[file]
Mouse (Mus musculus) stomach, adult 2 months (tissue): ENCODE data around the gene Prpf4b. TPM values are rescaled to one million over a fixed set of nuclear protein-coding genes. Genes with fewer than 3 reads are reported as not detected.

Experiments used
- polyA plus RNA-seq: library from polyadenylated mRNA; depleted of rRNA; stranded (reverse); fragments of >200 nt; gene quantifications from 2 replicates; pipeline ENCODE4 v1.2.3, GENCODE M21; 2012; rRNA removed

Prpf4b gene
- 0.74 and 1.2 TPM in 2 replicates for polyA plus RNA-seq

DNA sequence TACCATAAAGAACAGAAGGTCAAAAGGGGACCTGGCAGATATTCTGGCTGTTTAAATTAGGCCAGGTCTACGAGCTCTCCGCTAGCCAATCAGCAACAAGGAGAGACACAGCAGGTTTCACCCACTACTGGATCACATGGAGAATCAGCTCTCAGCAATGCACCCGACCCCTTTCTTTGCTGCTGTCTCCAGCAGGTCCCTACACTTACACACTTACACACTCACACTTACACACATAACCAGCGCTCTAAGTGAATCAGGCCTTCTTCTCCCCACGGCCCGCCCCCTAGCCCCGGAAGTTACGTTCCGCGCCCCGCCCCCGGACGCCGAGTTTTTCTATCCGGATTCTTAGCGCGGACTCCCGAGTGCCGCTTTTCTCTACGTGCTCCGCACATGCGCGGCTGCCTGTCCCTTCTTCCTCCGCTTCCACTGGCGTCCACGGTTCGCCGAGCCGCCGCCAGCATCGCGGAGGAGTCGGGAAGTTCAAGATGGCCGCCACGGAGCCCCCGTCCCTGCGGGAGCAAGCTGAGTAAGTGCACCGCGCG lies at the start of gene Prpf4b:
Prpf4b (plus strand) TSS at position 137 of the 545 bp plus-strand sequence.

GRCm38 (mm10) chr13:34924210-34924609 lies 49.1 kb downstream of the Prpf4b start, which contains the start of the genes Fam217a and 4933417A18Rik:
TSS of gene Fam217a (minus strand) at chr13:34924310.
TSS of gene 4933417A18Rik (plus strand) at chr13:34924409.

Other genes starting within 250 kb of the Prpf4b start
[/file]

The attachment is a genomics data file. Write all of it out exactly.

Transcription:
Mouse (Mus musculus) stomach, adult 2 months (tissue): ENCODE data around the gene Prpf4b. TPM values are rescaled to one million over a fixed set of nuclear protein-coding genes. Genes with fewer than 3 reads are reported as not detected.

Experiments used
- polyA plus RNA-seq: library from polyadenylated mRNA; depleted of rRNA; stranded (reverse); fragments of >200 nt; gene quantifications from 2 replicates; pipeline ENCODE4 v1.2.3, GENCODE M21; 2012; rRNA removed

Prpf4b gene
- 0.74 and 1.2 TPM in 2 replicates for polyA plus RNA-seq

DNA sequence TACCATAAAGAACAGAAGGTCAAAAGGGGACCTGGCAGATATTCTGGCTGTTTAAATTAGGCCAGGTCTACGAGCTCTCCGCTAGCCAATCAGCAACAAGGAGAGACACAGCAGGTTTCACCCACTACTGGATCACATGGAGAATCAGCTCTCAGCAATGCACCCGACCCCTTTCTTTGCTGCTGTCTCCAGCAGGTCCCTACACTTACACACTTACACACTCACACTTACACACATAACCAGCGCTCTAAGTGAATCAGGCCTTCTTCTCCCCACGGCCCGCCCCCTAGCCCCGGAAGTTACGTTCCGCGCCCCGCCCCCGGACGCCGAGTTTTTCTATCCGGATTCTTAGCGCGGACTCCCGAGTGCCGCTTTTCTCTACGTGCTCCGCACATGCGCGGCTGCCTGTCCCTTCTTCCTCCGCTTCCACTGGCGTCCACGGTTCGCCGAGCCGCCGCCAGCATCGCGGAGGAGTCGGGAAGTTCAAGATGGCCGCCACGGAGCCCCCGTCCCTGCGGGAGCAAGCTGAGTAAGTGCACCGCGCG lies at the start of gene Prpf4b:
Prpf4b (plus strand) TSS at position 137 of the 545 bp plus-strand sequence.

GRCm38 (mm10) chr13:34924210-34924609 lies 49.1 kb downstream of the Prpf4b start, which contains the start of the genes Fam217a and 4933417A18Rik:
TSS of gene Fam217a (minus strand) at chr13:34924310.
TSS of gene 4933417A18Rik (plus strand) at chr13:34924409.

Other genes starting within 250 kb of the Prpf4b start